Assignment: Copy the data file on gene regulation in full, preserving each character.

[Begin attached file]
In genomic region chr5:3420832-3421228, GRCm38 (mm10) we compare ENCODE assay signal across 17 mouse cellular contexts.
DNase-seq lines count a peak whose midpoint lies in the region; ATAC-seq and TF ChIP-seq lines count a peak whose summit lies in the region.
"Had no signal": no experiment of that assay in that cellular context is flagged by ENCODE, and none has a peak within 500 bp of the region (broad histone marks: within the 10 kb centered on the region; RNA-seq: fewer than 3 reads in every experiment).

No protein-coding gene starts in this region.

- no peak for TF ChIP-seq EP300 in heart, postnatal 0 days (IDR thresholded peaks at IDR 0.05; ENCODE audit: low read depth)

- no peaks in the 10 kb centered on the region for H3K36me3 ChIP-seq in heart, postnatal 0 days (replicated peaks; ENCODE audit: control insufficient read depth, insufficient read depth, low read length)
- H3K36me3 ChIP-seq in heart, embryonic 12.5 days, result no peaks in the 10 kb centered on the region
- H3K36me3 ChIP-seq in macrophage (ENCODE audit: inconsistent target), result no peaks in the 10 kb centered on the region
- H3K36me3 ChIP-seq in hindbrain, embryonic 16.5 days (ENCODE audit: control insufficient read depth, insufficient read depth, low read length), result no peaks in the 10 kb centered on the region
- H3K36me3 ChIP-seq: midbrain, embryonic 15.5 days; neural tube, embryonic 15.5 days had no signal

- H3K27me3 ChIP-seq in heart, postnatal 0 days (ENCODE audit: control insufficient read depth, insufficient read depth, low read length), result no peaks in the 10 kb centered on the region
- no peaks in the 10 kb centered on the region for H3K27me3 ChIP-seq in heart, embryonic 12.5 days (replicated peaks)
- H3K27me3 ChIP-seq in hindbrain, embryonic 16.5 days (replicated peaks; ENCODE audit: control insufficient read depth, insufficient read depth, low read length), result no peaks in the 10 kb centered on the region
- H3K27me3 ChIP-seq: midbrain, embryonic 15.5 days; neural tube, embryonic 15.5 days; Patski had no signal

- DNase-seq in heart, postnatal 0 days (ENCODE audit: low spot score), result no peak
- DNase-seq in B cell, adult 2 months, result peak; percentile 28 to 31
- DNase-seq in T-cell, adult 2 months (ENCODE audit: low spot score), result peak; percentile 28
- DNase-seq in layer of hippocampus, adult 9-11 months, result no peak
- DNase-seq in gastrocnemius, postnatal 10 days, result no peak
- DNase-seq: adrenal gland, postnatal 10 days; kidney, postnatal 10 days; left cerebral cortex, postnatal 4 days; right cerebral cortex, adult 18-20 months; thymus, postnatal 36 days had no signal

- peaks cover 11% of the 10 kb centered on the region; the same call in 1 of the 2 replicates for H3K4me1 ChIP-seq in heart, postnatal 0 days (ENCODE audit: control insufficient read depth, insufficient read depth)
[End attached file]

In genomic region chr5:3420832-3421228, GRCm38 (mm10) we compare ENCODE assay signal across 17 mouse cellular contexts.
DNase-seq lines count a peak whose midpoint lies in the region; ATAC-seq and TF ChIP-seq lines count a peak whose summit lies in the region.
"Had no signal": no experiment of that assay in that cellular context is flagged by ENCODE, and none has a peak within 500 bp of the region (broad histone marks: within the 10 kb centered on the region; RNA-seq: fewer than 3 reads in every experiment).

No protein-coding gene starts in this region.

- no peak for TF ChIP-seq EP300 in heart, postnatal 0 days (IDR thresholded peaks at IDR 0.05; ENCODE audit: low read depth)

- no peaks in the 10 kb centered on the region for H3K36me3 ChIP-seq in heart, postnatal 0 days (replicated peaks; ENCODE audit: control insufficient read depth, insufficient read depth, low read length)
- H3K36me3 ChIP-seq in heart, embryonic 12.5 days, result no peaks in the 10 kb centered on the region
- H3K36me3 ChIP-seq in macrophage (ENCODE audit: inconsistent target), result no peaks in the 10 kb centered on the region
- H3K36me3 ChIP-seq in hindbrain, embryonic 16.5 days (ENCODE audit: control insufficient read depth, insufficient read depth, low read length), result no peaks in the 10 kb centered on the region
- H3K36me3 ChIP-seq: midbrain, embryonic 15.5 days; neural tube, embryonic 15.5 days had no signal

- H3K27me3 ChIP-seq in heart, postnatal 0 days (ENCODE audit: control insufficient read depth, insufficient read depth, low read length), result no peaks in the 10 kb centered on the region
- no peaks in the 10 kb centered on the region for H3K27me3 ChIP-seq in heart, embryonic 12.5 days (replicated peaks)
- H3K27me3 ChIP-seq in hindbrain, embryonic 16.5 days (replicated peaks; ENCODE audit: control insufficient read depth, insufficient read depth, low read length), result no peaks in the 10 kb centered on the region
- H3K27me3 ChIP-seq: midbrain, embryonic 15.5 days; neural tube, embryonic 15.5 days; Patski had no signal

- DNase-seq in heart, postnatal 0 days (ENCODE audit: low spot score), result no peak
- DNase-seq in B cell, adult 2 months, result peak; percentile 28 to 31
- DNase-seq in T-cell, adult 2 months (ENCODE audit: low spot score), result peak; percentile 28
- DNase-seq in layer of hippocampus, adult 9-11 months, result no peak
- DNase-seq in gastrocnemius, postnatal 10 days, result no peak
- DNase-seq: adrenal gland, postnatal 10 days; kidney, postnatal 10 days; left cerebral cortex, postnatal 4 days; right cerebral cortex, adult 18-20 months; thymus, postnatal 36 days had no signal

- peaks cover 11% of the 10 kb centered on the region; the same call in 1 of the 2 replicates for H3K4me1 ChIP-seq in heart, postnatal 0 days (ENCODE audit: control insufficient read depth, insufficient read depth)